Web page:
Checking the pulse of Chennai's Central railway station

For a change, all eyes were not glued on the departures board but rather at the people getting their blood pressure checked.

Published: 15th March 2019 07:02 AM  |   Last Updated: 15th March 2019 07:02 AM   |  A+A-

BP screening camp

The BP screening camp was conducted by TANKER Foundation, at Central railway station. | Express

By Express News Service

CHENNAI: The hum of activity and the hustle bustle at Central railway station is a given at any point of time.

What took commuters by surprise on Thursday were the desks with medical equipment and volunteers checking people’s blood pressure.

For a change, all eyes were not glued on the departures board but rather at the people getting their blood pressure checked.

The BP screening camp was conducted by the TANKER Foundation on the occasion of World Kidney Day to kick off a slew of events for the rest of the week as part of the celebrations. Station Director Guhanesan inaugurated the event and lauded the initiatives of the foundation. 

“It is befitting to spread awareness on World Kidney Day,” said Latha Kumaraswami, the managing trustee of the foundation who is also the Council Member of the IFKF (International Federation of Kidney Foundations) and a member of the steering committee of World Kidney Day.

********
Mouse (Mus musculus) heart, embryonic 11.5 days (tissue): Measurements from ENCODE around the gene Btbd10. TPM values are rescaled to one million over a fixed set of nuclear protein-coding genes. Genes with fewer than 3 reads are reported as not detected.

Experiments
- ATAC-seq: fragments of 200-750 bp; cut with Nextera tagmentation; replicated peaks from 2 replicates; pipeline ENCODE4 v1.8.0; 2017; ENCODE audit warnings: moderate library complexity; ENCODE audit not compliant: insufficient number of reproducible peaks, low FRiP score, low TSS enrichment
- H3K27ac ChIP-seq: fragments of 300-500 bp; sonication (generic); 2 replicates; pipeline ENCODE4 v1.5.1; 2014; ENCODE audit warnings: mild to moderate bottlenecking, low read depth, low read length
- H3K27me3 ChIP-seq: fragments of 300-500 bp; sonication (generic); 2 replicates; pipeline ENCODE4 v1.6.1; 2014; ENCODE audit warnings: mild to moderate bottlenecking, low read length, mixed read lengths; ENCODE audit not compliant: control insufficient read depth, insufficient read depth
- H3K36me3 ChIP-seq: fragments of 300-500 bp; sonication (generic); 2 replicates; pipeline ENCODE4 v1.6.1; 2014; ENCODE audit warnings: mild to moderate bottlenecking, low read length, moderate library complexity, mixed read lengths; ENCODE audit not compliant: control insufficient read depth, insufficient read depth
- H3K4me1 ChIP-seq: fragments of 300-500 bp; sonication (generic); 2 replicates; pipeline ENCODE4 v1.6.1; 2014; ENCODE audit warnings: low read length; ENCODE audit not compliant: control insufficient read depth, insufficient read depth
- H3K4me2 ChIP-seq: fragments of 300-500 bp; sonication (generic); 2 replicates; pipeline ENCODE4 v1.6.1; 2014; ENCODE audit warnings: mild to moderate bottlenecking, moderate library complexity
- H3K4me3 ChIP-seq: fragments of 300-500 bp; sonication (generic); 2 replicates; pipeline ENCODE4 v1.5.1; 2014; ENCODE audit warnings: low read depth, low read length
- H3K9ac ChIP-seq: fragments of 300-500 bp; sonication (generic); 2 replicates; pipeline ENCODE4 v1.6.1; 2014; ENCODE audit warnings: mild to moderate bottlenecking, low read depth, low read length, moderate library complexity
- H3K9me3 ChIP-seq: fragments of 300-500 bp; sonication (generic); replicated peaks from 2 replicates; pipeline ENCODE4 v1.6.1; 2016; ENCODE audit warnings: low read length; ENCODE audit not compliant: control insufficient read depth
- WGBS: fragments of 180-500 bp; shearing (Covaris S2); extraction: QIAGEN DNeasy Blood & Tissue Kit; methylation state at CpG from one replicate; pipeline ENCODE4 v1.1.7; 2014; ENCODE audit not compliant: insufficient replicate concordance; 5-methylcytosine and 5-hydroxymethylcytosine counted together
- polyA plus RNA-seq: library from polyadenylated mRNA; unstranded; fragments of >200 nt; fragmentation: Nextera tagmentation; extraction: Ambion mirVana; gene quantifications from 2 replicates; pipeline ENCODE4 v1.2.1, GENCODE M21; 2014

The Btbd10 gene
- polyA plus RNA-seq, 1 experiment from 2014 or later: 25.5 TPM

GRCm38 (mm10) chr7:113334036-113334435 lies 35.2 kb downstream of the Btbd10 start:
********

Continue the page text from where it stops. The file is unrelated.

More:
“High BP is one of the leading causes of kidney failure and many people are not aware they have a BP problem till it is too late. The message we are hoping to drive home is ‘Less salt, less sugar, more water and regular exercise.’ We have 25 volunteers helping us with this screening camp and we are going to collate the results to help with studies.” The camp went on from 8 am to 2 pm. 

“We pick one concept a year. This year we are focussing on salt and sugar intake,” said Rajalakshmi Ravi, Advisory Member and Head of Awareness and Prevention at TANKER Foundation. 

Like a lot of others, Mohammed Shabeer was on his way to board his train to Katpadi when he caught sight of the posters for the screening camp. 

“My BP is normal,” he said, with relief. “It is generally something that I ignore checking unless I have to go to the doctor. I got to know a lot about kidney disease through the pamphlet they provided me.” 

Even for those like K Nagamma who works at the railway station, the camp came as a blessing. “I have high BP and am on medication,” she said. “The volunteers here told me I need to continue my medication and check my BP regularly. These kinds of camps are very useful for people like me because I do not need to take time off from work to go to the doctor for a check-up,” she said.

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